It's way to early to tell what kind of impact Zunino will have. Unlike the NFl and the NBA draft first round picks aren't expected to contribute right away. In fact, quite a few players drafted in the first round don't go on to have productive careers. The learning curve is much steeper in baseball and the adjustment from aluminum to wood bats proves to be a challenge for a lot of young players. The minor leagues is often as far as they will go.
With the exception of Ken Griffey Jr, Jason Varitek, and Alex Rodriguez the Mariners haven't had a lot of success drafting in the first round. Adam Jones and Dustin Ackley look like future all stars, but Jeff Clement, Josh Fields, Nick Franklin, and Steven Barton never panned out. It is the nature of the business.
I could say the Mariners front office doesn't know what they're doing, but according to the experts the M's have one of the best farm systems in baseball. Perhaps in a few years we will see the Mariners enjoy the fruits of their labor. In the meantime I won't get too excited about another can't miss prospect until he proves he can hit a curveball and a 95mph fastball. Good luck Mike. The M's could definitely use you sooner than later.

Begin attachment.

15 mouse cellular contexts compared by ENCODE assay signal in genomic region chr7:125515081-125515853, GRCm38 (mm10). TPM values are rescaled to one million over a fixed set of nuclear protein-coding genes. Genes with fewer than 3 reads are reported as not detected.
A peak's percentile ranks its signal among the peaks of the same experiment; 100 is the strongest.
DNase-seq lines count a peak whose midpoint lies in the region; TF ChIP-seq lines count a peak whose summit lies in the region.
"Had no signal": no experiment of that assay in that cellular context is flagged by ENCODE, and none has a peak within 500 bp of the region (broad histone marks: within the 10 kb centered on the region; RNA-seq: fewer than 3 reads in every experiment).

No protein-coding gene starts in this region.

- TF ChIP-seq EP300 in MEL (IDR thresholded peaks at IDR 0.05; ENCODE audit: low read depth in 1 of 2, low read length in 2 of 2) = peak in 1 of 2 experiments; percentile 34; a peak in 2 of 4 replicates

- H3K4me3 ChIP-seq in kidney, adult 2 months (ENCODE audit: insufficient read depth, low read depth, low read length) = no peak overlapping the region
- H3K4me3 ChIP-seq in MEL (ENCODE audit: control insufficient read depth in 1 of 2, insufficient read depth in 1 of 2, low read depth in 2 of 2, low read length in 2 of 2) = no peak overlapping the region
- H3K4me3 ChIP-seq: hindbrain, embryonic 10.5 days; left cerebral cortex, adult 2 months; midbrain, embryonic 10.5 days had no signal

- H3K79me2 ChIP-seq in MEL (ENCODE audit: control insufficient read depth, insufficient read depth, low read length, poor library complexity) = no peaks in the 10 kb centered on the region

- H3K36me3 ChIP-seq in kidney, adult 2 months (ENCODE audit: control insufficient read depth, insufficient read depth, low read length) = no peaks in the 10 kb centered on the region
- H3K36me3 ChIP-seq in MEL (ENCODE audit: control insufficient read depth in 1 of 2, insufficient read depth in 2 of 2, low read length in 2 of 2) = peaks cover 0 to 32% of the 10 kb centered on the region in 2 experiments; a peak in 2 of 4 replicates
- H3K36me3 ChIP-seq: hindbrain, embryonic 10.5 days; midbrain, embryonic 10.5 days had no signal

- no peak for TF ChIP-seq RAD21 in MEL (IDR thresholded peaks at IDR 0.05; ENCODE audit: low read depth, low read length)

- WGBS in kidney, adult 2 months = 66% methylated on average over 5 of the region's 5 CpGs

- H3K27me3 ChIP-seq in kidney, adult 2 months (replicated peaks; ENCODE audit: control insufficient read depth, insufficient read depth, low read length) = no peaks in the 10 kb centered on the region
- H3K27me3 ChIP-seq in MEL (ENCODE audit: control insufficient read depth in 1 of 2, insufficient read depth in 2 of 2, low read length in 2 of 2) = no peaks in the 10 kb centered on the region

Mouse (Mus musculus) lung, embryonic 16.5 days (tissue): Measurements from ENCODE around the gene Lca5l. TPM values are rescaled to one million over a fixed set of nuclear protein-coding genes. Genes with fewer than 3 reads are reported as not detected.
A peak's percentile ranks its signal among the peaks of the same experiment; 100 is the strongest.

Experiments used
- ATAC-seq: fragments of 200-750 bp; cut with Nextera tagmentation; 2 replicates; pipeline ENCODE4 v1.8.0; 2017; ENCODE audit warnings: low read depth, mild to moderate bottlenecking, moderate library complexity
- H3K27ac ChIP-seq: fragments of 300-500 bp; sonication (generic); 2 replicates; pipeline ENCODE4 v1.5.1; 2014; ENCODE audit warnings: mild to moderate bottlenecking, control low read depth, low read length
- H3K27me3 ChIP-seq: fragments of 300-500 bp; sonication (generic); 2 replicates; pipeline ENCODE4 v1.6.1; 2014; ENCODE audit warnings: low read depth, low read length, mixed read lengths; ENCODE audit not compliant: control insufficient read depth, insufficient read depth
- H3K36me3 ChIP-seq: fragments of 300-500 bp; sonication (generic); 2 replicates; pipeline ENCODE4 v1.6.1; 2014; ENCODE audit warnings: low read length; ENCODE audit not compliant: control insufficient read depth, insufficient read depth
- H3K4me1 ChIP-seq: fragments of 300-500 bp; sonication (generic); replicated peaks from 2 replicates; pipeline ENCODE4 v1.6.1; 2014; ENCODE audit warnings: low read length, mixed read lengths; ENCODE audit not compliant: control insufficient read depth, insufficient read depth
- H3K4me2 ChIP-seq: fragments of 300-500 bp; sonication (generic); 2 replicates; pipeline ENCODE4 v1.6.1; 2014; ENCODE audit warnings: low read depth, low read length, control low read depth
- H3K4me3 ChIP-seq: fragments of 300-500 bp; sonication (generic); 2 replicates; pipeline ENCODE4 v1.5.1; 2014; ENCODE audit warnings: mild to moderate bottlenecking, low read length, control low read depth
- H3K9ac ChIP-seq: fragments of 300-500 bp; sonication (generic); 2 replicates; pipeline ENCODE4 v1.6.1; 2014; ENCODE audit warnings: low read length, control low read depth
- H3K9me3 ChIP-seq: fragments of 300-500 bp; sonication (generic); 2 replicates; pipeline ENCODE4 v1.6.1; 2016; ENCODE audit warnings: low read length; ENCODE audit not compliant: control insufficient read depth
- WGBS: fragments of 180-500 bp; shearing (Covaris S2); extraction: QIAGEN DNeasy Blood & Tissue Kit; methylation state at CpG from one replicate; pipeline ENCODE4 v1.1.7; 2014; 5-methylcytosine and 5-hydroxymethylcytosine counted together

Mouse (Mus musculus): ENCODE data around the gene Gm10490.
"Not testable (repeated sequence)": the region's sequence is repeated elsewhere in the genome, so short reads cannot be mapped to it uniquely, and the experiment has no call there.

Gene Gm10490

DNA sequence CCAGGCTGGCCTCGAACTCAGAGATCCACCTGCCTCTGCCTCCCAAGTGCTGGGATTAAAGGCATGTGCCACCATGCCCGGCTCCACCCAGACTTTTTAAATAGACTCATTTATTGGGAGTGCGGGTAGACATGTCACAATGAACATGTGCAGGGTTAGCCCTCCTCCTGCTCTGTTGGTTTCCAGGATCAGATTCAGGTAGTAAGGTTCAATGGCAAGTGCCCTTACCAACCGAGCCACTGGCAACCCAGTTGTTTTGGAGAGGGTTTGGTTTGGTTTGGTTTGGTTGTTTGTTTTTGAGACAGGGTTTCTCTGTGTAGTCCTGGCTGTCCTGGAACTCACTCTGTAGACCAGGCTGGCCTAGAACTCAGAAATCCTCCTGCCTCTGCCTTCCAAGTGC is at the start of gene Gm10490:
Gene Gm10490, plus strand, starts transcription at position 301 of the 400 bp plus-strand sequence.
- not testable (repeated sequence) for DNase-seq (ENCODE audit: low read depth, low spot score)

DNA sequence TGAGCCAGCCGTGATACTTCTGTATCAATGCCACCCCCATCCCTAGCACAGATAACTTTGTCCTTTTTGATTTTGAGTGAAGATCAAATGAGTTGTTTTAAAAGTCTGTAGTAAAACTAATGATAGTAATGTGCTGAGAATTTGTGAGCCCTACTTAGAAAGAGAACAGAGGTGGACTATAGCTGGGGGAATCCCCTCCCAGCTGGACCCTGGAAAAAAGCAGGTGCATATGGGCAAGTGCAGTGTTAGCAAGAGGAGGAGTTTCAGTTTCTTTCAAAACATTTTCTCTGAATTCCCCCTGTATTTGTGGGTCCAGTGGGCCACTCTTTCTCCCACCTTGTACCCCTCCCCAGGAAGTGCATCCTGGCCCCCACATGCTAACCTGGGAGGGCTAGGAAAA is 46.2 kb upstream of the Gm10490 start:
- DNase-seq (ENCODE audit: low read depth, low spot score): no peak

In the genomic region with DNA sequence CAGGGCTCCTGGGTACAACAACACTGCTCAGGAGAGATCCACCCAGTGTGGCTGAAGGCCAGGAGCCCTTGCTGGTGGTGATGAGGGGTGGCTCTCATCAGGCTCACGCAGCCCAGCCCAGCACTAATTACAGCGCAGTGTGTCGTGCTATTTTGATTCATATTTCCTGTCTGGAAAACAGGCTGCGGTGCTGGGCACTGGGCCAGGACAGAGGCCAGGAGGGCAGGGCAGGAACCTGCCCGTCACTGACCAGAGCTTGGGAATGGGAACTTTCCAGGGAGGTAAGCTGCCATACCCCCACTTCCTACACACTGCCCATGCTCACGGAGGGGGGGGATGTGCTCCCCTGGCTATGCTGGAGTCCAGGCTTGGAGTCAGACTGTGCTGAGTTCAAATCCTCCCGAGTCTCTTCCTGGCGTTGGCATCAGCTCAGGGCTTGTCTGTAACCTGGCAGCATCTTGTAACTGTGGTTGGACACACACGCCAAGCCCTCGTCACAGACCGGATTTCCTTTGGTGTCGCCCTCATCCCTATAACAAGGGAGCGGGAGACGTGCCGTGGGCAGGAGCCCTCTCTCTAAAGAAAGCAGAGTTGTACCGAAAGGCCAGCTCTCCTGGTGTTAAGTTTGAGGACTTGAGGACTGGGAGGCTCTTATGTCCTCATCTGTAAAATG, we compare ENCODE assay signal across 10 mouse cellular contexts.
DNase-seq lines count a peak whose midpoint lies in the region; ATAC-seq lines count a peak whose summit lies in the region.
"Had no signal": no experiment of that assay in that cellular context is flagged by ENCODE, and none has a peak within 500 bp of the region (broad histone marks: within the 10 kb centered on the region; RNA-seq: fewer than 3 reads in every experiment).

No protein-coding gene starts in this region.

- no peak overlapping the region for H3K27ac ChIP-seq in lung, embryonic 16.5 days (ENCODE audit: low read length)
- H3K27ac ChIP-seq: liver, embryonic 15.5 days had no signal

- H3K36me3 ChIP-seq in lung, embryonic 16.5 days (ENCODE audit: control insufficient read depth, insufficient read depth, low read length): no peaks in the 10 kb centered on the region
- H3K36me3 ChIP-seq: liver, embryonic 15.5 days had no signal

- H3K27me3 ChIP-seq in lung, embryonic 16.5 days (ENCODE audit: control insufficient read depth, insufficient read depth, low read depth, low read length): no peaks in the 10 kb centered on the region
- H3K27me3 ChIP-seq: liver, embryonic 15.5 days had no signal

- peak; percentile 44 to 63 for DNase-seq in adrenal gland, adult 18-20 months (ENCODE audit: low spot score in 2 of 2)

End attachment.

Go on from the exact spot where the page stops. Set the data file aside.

Monday, June 4, 2012
The Eastern and Western conference finals both got more dramatic as the Oklahoma City Thunder and the Boston Celtics held serve at home. Kevin Durant ended game 4 with 16 points in the last 7 minutes and Rajon Rondo hit a timely floater in overtime to edge past the Heat. Despite the series saving performances the overall outcome will not change. Miami and San Antonio will meet in the finals. The Spurs simply execute too well and the Heat have too much talent. Chris Bosh will be back soon and that spells doom for Boston. Give them their credit though. They are a courageous bunch and make no excuses for their age or their health. Losing to Miami in 6 is nothing to be ashamed about. As for OKC? I don't think Serge Ibaka will go perfect from the floor again in this series plus Timmy and Tony have too much experience to lose a game 7 in San Antonio. No shame in losing to a 4 time NBA champion for the Thunder. Here are some observations over the weekend.
Tiger Woods won the Memorial over the weekend with a blistering 67 in the final round. Not only did he tie Jack Nicklaus for the 2nd most wins in golf history he gave Vegas odds makers an early Christmas present. Tiger is 3-1 favorite to win the US Open, but he's not ready to win a major just yet.
Ichiro read my blog on Friday and was so inspired he went out a crushed two mammoth home runs in the Mariners 10-8 victory over the White Sox. I like to help out where I can.